You can tell by the cigarette burn marks and gashes in the vinyl chairs near the baggage carousels.
Or the mismatched floor tiles in the gift shop near Pier C.
Or the "closed for remodeling" signs at many of the restrooms.
Baltimore-Washington International Airport, gateway to Maryland for thousands of visitors every year, is looking pretty shabby these days.
And it's not just a result of the recent snowstorm, although the terminal was literally trashed over the past weekend by passengers forced to camp out as a result of delayed or canceled flights.
When a $64 million expansion of the former Friendship Airport was completed in 1979, Maryland gained one of the nation's most beautiful airport terminals. Today, 14 years after its rededication, BWI appears dirty, disheveled and in disrepair.
The terminal also has become cluttered by all manner of haphazard graphics and obstructions in the corridors, from rental luggage carts to vending machines to a blue suggestion box inviting weary travelers to "Air Your Opinions."
The result is a building that makes a dismal first impression on the visitors Maryland officials want to attract.
BWI handled more than 8.8 million passengers last year. Whether out-of-towners come away with positive or negative memories of Maryland depends in part on the experience they have at the airport. Unattractive surroundings send a message that the state is inhospitable, a place that doesn't care about tourists.
The problems range from relatively minor housekeeping matters, such as untidy restrooms and occasionally overflowing trash cans, to potentially dangerous defects, such as the cracked and chipped tiles on the main concourse.
Much of the furniture looks frayed around the edges, including dingy orange benches that clash with the adjacent red-tiled columns on the baggage claim level. Farther on, passengers have a choice of either beige bucket seats that look as if they were thrown out by a bus terminal or black chairs with chrome legs that look as if they came from an outlet for secondhand office furniture.
State officials admit the airport is beginning to show its age. And they concede that some improvements, such as floor repairs and furniture replacement, have been deferred because of the state's budget crunch and discussions about privatization of the termi- nal.
However, they say a multimillion-dollar overhaul of the terminal is in the planning stages, with work to take place over the next three to four years. They promise that some improvements will be apparent as early as next week.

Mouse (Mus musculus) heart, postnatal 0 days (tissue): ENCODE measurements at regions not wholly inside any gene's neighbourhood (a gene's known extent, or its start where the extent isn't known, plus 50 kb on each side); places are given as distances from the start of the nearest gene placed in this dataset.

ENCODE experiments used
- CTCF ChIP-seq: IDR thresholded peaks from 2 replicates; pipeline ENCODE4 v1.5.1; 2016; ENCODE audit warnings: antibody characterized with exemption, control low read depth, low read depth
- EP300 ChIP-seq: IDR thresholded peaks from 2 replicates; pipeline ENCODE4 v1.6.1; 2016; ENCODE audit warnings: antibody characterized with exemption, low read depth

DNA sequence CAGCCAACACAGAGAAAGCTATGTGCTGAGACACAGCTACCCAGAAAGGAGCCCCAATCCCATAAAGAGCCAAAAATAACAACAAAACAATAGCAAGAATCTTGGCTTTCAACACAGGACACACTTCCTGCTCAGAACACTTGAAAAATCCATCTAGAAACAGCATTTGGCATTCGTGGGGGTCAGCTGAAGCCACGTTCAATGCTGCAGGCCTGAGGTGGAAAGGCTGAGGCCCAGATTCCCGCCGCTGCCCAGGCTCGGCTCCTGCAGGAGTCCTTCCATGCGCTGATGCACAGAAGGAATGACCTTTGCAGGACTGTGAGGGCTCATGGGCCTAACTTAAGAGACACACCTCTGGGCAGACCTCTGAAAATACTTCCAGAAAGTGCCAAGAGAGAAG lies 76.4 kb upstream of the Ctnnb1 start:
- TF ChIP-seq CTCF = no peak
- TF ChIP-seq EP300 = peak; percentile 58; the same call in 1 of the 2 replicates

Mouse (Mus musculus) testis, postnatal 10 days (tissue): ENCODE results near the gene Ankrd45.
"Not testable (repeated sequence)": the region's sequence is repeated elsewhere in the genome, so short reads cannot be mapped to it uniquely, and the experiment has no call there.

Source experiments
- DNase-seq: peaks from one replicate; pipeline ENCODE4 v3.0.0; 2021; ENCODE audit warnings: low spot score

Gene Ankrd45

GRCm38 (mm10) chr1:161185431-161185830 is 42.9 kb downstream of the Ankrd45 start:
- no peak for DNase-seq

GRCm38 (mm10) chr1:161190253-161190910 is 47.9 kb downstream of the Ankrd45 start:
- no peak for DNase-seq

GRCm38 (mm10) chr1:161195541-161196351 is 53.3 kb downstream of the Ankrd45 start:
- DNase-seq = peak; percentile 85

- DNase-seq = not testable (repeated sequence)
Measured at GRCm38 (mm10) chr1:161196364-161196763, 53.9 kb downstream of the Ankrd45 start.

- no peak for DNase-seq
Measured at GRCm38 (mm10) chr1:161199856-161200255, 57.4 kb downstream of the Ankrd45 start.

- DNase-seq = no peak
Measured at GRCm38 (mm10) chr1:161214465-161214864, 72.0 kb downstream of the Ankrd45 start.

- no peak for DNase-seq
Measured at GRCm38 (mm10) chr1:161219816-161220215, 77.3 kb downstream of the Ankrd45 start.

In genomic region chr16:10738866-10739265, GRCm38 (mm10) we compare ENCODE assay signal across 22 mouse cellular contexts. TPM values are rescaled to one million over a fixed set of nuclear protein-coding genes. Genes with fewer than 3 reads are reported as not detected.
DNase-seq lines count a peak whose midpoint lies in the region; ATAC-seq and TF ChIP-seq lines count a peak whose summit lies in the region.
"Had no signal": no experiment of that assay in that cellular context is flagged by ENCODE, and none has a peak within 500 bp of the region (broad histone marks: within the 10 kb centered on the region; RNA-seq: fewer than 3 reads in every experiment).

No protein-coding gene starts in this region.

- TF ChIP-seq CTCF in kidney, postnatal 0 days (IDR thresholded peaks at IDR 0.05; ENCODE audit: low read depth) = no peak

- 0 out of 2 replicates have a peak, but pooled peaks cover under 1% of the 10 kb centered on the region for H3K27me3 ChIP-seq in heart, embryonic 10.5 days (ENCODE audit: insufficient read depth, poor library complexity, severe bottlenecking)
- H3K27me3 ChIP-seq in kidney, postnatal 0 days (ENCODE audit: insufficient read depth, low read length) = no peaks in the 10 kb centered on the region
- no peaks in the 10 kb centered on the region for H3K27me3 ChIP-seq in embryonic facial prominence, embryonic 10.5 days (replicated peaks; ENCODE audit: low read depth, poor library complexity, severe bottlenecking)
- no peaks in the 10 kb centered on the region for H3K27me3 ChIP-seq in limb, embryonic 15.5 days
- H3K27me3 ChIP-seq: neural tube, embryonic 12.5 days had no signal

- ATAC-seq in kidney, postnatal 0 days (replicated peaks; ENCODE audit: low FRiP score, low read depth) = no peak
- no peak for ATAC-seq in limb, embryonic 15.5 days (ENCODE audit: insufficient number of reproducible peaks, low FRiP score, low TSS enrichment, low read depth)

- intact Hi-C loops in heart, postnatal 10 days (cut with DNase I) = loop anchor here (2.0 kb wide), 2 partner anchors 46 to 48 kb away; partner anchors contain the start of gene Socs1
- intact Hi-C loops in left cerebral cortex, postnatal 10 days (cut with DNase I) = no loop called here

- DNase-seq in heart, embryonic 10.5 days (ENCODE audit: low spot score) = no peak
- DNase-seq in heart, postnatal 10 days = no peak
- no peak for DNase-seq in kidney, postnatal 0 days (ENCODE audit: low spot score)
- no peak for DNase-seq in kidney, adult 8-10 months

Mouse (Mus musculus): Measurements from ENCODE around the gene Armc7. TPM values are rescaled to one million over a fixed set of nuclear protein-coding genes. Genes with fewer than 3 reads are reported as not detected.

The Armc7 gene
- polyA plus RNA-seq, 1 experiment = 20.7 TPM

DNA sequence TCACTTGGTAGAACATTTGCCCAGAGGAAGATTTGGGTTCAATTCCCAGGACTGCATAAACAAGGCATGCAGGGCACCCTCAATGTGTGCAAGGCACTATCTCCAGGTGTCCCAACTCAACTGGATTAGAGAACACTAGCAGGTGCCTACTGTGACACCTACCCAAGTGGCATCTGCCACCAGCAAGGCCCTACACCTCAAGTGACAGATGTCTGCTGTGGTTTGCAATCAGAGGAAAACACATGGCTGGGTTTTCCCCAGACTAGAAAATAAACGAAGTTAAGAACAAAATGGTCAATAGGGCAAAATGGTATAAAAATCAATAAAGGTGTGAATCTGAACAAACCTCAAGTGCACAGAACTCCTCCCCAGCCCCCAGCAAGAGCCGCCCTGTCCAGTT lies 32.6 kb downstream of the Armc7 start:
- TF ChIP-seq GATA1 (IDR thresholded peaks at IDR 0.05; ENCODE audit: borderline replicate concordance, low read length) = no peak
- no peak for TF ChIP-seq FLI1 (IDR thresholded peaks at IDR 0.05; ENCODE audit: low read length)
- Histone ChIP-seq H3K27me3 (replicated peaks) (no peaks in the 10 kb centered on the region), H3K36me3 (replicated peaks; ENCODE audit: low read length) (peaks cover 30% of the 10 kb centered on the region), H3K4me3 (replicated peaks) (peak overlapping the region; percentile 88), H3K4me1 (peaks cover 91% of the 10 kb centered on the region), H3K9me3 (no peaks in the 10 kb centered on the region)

BWI "has to be the most user-friendly airport in the country, and it's time to pretty it up," said O. James Lighthizer, secretary of the Department of Transportation. "It is getting a little thread- bare.
"I'm prepared, and the governor is prepared, to make a major financial commitment to refurbish it," Mr. Lighthizer added. "We're going to do what needs to be done. We're zeroing in on that right now."
Ted Mathison, head of the Maryland Aviation Administration, said the state has hired Cambridge Seven Associates, architect of the National Aquarium in Baltimore, to study the terminal and recommend possible enhancements. He estimated that the cost over several years would be about $6 million and said funding would come from the airport's operating budget.
In the meantime, officials say, new furniture will be installed by the end of the month to replace some of the worn seating on the lower level. And crews have nearly finished remodeling the restrooms, a project designed to make them more accessible to the disabled.
The sooner the better.
Another summer tourist season is fast approaching, and Baltimore will be host for the 1993 All Star Game in less than four months. That one event will draw thousands to the state, and the airport will be the first place many of them will see.
Looking at BWI through a passenger's eyes, it's ironic to come across the "Maryland with Pride" exhibit on the upper concourse, featuring goods from around the state.
"We are proud of our state, our workers and our products," the display proclaims.
In its present state, the airport sends an entirely different message.